Tuesday, April 28, 2009

The un-realism of just war

This has got to be the best thing I've read in a long time... The Criswell Theological Review this past October features an essay by Stanley Hauerwas titled, "Why War is a Moral Necessity for America or How Realistic Is Realism?". I urge you to read its entirety.

Hauerwas spells out how absurd the theory of just war is much better than I have ever been able to (probably because he's done a lot more research - and he's smarter). He explores the arguments of "realists" who support just war, pointing out their arguments are entirely unrealistic using their own arguments contrasted with reality. He then explores the reality of the mythical nature of America's worship of war. Hauerwas goes through a brief history of the Civil War explaining exactly how war itself has become an idol American families are asked to sacrifice their sons, brothers, and fathers on the altar of, and how the Civil War is the touchstone every war since has compared to in order to further more sacrifice.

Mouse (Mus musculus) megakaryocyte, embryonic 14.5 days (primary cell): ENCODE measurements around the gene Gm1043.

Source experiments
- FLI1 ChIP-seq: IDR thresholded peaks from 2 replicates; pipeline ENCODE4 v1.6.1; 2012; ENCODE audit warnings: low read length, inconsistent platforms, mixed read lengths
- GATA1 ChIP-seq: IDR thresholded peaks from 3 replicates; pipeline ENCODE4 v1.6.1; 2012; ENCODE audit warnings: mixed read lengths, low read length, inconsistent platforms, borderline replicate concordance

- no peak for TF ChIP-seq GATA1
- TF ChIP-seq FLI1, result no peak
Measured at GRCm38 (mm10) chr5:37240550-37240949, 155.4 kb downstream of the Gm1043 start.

He finally contrasts the sacrifice of men to the god of war with the Christian perspective, explaining "that is why we do not trust those who would have us make sacrifices in the name of preserving a world at war. We believe a 'sacrifice' has already been made that has brought an end to the sacrifice of war." Because when we worship war, we continue warring to justify the deaths of the warriors who came before us.

The essay ends with this powerful statement:
If the Civil War teaches us anything it makes clear what happens when Christians no longer believe that Christ's sacrifice is sufficient for the salvation of the world. As a result, Christians confuse the sacrifice of war with the sacrifice of Christ.


But don't take my word for it, read the whole essay yourself. It is packed full of historical information regarding the allegiance of our souls.

2 comments:

Seumas Macdonald said...

Took me ages to get around to reading this, but it was well worth it.

Steven Kippel said...

Thanks.